Carbon trading scheme a bust

Bloomberg/Fuel Fix:
Carbon markets, the free-enterprise solution to saving the world from global warming, are now in danger themselves.

The idea was simple enough: Set a cap on carbon emissions, issue enough permits to allow power plants, refineries and the like to stay within those limits and then shrink the cap over time to achieve reductions. The companies whose emissions fall fastest can sell their permits for a profit to slower responders — call it a reward for good behavior.

The reality, though, is more complex. Undercut by a lack of political will on the size of caps and overtaken by costly new environmental mandates, carbon markets in the U.S., Europe and Asia are collapsing, with prices so low they’ve become virtually valueless. The credits auctioned in the U.S. Northeast in June, for instance, sold for just $4.53 a short ton, a 40 percent drop from December.

“Climate policy has been muddled and messy,” said Michael Grubb, a professor at University College London’s Institute for Sustainable Resources who has advised the U.K. energy regulator. “Governments have set inadequate targets due to lobbying pressures and because they didn’t think carefully enough about overlapping efforts. That has destroyed investor confidence that carbon prices will rise.”

The idea of a carbon market originated 20 years ago with Richard Sandor, an economist who also pioneered interest-rate futures and derivatives at the Chicago Board of Trade. Today, there are 38 countries, cities, states and provinces using pricing systems in an attempt to put a lid on greenhouse gases, according to the World Bank.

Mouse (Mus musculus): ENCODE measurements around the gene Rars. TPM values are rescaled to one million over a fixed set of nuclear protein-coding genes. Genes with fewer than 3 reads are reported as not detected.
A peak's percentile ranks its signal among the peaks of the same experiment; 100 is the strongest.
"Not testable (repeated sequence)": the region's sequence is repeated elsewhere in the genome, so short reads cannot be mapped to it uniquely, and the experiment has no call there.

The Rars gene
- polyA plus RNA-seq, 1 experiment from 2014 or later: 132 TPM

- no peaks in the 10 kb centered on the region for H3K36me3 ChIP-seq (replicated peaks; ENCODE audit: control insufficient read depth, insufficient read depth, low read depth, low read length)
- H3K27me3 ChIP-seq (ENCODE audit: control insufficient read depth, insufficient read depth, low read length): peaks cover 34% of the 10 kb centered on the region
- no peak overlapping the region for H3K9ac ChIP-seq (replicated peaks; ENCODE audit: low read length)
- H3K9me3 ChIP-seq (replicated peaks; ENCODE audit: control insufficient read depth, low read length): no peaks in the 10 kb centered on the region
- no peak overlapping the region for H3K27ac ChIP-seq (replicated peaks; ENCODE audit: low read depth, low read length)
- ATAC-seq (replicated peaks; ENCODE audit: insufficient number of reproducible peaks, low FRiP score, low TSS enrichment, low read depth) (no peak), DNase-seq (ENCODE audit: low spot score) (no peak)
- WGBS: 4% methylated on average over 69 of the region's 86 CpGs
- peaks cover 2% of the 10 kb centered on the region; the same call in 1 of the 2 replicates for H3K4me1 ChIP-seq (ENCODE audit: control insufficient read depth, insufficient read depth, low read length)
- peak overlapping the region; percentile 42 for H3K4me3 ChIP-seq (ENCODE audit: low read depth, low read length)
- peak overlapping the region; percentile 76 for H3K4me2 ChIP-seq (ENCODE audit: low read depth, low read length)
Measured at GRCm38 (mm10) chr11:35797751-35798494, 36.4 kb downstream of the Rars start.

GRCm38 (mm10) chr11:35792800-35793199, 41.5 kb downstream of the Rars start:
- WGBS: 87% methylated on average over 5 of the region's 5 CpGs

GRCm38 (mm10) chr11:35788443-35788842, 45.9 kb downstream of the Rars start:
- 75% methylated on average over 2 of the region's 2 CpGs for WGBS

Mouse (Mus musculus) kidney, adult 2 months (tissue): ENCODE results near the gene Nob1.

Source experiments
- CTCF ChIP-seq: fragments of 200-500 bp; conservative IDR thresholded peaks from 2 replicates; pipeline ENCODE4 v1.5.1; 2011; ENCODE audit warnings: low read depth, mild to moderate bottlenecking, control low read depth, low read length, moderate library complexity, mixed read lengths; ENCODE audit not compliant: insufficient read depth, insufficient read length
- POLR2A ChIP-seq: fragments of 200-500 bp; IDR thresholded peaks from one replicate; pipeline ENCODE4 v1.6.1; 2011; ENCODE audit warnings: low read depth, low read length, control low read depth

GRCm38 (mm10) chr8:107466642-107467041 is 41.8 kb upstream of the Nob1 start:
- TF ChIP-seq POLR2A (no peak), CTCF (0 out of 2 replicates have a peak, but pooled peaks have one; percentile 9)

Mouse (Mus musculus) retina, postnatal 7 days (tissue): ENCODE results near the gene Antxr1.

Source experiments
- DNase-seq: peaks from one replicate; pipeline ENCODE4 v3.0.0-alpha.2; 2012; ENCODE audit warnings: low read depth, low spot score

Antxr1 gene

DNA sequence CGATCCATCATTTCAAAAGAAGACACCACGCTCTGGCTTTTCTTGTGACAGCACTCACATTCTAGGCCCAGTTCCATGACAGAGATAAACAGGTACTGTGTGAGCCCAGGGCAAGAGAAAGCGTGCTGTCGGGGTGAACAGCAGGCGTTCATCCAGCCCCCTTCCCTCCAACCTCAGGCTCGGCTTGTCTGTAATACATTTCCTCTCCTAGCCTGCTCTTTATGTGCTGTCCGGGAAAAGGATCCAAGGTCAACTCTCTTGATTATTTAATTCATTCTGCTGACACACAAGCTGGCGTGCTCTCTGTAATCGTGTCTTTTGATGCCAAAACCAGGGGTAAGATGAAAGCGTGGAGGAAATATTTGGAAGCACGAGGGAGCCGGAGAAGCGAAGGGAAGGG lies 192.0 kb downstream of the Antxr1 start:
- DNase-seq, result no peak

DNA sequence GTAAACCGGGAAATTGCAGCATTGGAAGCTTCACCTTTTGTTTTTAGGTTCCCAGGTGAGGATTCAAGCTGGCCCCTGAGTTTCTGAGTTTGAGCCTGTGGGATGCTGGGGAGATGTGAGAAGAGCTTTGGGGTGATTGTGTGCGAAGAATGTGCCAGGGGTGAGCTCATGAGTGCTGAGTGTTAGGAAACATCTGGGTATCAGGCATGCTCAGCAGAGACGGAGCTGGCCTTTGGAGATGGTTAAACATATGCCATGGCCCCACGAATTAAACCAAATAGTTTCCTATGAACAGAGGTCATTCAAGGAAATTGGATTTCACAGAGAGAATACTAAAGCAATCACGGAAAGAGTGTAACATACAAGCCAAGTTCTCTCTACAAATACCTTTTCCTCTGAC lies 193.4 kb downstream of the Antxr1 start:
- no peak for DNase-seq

The problem is that the permits are selling at a slower and slower rate. The surplus of allowances is becoming so large in systems run by Europe, California and Quebec — which together account for more than 90 percent of global trading — that by 2022 it could cover the emissions spewing from every car on Earth for a full year, according to estimates by the London environmental group Sandbag Climate Campaign CIC and Bloomberg New Energy Finance.

In California’s market, all 23 million allowances sold in an auction in 2014. In May, 7.3 million permits found buyers, only 11 percent of what was put up for sale.
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This is hardly a free market solution since in a free market no one would want these things, to begin with.  They are really a form of government market manipulation of the price of energy.   It is like selling the Blue Sky.  If private businesses set up such a scheme the SEC would sue them for price manipulation.

If you are determined to get people into alternative energy, the best way to do it is to find ways to make alternative energy more efficient so that it competes with more traditional energy on a price and performance basis.

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